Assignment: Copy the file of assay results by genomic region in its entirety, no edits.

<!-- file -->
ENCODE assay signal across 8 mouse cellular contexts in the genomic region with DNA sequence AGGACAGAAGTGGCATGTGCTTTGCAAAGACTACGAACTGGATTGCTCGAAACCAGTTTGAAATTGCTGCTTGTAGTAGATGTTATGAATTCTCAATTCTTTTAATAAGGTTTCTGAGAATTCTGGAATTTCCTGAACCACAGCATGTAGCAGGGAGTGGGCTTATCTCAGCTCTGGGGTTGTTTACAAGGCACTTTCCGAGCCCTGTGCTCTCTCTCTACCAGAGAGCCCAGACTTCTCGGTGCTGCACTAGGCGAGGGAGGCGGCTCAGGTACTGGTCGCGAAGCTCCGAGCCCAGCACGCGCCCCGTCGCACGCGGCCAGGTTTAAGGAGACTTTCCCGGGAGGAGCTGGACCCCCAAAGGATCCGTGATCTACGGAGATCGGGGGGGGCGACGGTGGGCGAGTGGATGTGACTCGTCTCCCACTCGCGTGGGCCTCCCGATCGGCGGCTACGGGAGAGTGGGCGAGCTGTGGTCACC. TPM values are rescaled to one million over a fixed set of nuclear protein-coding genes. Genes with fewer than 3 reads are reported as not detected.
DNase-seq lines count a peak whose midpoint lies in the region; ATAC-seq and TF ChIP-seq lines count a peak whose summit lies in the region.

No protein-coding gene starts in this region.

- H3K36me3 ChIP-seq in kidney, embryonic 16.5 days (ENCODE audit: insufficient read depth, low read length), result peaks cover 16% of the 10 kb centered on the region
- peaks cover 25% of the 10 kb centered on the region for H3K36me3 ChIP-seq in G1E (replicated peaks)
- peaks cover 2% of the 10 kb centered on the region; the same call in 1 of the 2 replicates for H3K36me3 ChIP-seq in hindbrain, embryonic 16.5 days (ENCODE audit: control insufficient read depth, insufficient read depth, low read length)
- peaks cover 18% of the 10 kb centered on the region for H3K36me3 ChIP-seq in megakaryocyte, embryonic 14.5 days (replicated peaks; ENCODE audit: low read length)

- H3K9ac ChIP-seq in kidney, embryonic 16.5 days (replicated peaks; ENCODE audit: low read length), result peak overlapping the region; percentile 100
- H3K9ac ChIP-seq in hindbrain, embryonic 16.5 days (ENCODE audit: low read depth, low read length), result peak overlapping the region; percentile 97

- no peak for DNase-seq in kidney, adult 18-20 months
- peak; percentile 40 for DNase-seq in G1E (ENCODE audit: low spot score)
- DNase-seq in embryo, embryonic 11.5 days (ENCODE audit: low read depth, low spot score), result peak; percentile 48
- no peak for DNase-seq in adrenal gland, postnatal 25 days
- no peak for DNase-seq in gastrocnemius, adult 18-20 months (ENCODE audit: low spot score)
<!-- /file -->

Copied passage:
ENCODE assay signal across 8 mouse cellular contexts in the genomic region with DNA sequence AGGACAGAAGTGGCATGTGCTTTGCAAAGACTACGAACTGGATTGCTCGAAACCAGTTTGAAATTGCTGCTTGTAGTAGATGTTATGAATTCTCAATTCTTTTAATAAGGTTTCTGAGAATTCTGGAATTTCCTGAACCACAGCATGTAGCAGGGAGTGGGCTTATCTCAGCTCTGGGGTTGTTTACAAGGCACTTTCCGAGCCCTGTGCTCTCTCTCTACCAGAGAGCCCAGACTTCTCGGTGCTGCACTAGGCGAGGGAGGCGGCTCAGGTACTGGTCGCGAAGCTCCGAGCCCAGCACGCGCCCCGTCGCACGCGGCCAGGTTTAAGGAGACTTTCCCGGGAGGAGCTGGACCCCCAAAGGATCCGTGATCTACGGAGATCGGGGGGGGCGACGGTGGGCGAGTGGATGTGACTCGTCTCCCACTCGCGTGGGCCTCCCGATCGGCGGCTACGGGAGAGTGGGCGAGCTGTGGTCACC. TPM values are rescaled to one million over a fixed set of nuclear protein-coding genes. Genes with fewer than 3 reads are reported as not detected.
DNase-seq lines count a peak whose midpoint lies in the region; ATAC-seq and TF ChIP-seq lines count a peak whose summit lies in the region.

No protein-coding gene starts in this region.

- H3K36me3 ChIP-seq in kidney, embryonic 16.5 days (ENCODE audit: insufficient read depth, low read length), result peaks cover 16% of the 10 kb centered on the region
- peaks cover 25% of the 10 kb centered on the region for H3K36me3 ChIP-seq in G1E (replicated peaks)
- peaks cover 2% of the 10 kb centered on the region; the same call in 1 of the 2 replicates for H3K36me3 ChIP-seq in hindbrain, embryonic 16.5 days (ENCODE audit: control insufficient read depth, insufficient read depth, low read length)
- peaks cover 18% of the 10 kb centered on the region for H3K36me3 ChIP-seq in megakaryocyte, embryonic 14.5 days (replicated peaks; ENCODE audit: low read length)

- H3K9ac ChIP-seq in kidney, embryonic 16.5 days (replicated peaks; ENCODE audit: low read length), result peak overlapping the region; percentile 100
- H3K9ac ChIP-seq in hindbrain, embryonic 16.5 days (ENCODE audit: low read depth, low read length), result peak overlapping the region; percentile 97

- no peak for DNase-seq in kidney, adult 18-20 months
- peak; percentile 40 for DNase-seq in G1E (ENCODE audit: low spot score)
- DNase-seq in embryo, embryonic 11.5 days (ENCODE audit: low read depth, low spot score), result peak; percentile 48
- no peak for DNase-seq in adrenal gland, postnatal 25 days
- no peak for DNase-seq in gastrocnemius, adult 18-20 months (ENCODE audit: low spot score)